This landscape illuminates the life of farmers working in Long Island, New York. The painting represents a time period when suburbia begins to emerge, as viewers can see the juxtaposition between the cityscape in the background and the simplicity of the farming. Cheney uses an impressionist style to show the farmers working in the foreground, their cultivated land in the middle and the cityscape in the back. The painter demonstrates his formal training by his use of atmospheric perspective, our view becoming blurrier the farther we look into the distance. Looking more closely, we see brush strokes used to paint in a muddled yet meticulous way. Cheney's style of painting may have been influenced by the impressionist movement in Europe.
About the Artist: Born in Brookline, MA, Cheney attended Harvard University, where he trained with the Harvard ROTC. During 1918-19 he enlisted as a pilot specializing in aerial navigation, a background that seems to have influenced his art’s sometimes creative vantage points. Most of Cheney’s work was in lithography, often of western landscapes. He exhibited at the Pennsylvania Academy of Fine Arts, City Art Museum of St. Louis, National Academy of Design, Los Angeles Museum, Paris Salon, and the Society of Independent Artists. In 1940 his lithograph “Winter Afternoon” was chosen to represent Vermont in the traveling exhibit “Contemporary Art of the United States,” which included contributions by artists Grant Wood, Georgia O’Keefe and N. C. Wyeth. 10 works at the National Gallery of Art. 7 works at Fine Arts Museums of San Francisco. 1 work at Detroit Institute of Arts. 1 work at Pennsylvania Academy of Fine Arts. 2 more images at FAP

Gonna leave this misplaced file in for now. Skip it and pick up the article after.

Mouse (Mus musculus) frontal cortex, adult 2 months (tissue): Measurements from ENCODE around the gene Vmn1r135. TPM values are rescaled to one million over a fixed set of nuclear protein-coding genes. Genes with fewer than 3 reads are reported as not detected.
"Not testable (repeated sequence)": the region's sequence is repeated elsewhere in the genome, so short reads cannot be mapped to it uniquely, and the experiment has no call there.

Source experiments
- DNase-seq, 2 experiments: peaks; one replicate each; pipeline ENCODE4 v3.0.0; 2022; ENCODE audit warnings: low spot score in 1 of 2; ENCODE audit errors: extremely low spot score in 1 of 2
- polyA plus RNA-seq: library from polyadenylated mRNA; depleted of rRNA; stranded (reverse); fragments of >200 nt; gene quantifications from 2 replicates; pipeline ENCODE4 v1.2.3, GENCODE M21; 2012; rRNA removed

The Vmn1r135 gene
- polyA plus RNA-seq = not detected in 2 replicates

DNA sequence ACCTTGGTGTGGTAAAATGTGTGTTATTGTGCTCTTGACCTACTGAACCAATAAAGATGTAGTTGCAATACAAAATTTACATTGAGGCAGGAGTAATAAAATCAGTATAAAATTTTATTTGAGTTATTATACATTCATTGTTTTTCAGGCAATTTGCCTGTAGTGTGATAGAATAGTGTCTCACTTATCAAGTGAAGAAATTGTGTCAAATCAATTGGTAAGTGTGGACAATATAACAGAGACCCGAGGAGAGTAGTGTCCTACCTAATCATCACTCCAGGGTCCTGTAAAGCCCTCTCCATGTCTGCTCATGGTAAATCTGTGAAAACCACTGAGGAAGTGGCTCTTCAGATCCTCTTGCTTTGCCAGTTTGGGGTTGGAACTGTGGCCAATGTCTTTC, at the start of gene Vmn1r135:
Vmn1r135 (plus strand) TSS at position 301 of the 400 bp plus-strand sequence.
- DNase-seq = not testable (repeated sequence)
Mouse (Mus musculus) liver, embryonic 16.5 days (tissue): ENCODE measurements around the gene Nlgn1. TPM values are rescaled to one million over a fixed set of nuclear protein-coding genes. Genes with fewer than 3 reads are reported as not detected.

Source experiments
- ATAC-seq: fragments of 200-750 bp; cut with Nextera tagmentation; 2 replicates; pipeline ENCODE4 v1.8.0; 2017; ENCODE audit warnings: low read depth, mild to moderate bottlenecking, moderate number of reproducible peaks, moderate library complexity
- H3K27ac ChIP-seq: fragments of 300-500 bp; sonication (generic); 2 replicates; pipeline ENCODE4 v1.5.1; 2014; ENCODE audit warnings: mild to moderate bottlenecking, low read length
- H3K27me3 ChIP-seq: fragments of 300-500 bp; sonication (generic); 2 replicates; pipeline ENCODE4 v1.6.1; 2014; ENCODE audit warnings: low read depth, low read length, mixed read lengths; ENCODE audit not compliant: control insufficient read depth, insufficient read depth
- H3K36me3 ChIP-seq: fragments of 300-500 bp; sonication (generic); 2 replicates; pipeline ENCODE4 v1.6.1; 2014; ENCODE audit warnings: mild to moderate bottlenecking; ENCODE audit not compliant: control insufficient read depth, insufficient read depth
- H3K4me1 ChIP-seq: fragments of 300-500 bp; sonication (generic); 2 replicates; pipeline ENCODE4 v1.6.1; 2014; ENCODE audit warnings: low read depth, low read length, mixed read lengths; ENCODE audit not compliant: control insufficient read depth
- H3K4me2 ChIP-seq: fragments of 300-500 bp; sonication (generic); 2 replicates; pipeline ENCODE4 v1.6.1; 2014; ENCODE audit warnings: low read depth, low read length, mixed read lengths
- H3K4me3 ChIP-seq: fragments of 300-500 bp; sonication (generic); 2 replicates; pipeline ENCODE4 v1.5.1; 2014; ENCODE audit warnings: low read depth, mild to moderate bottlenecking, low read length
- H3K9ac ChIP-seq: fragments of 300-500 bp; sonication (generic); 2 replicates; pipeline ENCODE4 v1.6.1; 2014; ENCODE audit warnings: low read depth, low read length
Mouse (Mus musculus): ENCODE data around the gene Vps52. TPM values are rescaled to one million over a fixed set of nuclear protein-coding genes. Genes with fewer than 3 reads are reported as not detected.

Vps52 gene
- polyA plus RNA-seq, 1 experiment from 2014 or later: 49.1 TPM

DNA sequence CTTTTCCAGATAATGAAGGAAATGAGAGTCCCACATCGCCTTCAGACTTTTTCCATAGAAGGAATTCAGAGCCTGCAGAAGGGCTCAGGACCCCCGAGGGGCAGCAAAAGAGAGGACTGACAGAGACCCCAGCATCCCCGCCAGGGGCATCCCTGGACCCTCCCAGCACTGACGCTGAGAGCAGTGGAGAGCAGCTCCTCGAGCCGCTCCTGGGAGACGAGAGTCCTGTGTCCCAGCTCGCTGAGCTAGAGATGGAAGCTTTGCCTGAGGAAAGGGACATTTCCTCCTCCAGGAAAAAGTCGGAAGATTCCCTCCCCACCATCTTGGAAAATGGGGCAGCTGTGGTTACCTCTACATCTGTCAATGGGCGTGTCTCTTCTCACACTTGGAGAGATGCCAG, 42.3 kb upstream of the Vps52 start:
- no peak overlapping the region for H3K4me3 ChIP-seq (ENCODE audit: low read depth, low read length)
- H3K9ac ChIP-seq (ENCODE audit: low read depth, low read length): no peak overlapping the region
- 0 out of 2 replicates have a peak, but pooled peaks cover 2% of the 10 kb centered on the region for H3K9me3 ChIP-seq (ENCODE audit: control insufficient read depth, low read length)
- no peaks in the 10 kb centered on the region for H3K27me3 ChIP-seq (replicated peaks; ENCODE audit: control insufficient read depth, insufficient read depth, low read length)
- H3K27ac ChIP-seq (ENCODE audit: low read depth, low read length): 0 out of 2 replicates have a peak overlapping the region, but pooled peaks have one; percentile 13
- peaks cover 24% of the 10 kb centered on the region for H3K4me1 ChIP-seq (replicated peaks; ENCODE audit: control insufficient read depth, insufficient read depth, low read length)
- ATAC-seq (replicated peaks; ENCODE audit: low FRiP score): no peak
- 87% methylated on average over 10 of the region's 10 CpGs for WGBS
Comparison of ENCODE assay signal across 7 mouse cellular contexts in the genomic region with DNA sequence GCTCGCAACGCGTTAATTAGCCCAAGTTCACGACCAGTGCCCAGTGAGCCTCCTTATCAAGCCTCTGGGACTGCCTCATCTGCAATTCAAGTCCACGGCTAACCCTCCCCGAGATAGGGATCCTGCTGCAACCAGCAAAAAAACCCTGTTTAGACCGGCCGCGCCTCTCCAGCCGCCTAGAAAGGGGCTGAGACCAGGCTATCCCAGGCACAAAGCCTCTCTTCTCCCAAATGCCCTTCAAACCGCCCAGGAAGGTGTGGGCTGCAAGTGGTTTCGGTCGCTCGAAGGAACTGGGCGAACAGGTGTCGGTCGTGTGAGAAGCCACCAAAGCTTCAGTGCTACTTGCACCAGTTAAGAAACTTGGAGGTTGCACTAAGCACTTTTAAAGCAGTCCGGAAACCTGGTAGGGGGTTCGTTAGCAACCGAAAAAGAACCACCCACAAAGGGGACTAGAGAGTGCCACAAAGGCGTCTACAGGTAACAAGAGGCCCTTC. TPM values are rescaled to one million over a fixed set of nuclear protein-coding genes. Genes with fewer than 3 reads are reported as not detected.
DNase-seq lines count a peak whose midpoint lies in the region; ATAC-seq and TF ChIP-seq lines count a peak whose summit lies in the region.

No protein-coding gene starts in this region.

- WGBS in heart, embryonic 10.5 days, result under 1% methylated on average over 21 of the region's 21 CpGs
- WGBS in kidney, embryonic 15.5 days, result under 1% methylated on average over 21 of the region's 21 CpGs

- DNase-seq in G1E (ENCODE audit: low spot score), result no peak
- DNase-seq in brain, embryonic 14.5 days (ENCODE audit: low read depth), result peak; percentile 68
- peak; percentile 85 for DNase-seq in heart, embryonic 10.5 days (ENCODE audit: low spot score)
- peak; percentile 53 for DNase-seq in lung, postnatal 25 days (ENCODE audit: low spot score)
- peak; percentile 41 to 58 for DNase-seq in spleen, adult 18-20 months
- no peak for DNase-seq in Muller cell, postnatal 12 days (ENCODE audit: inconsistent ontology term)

Abigail Ritz (photography)
Elana Evenden (biography)
Ken Cooper (biography)
New Deal Gallery, Genesee Valley Council on the Arts
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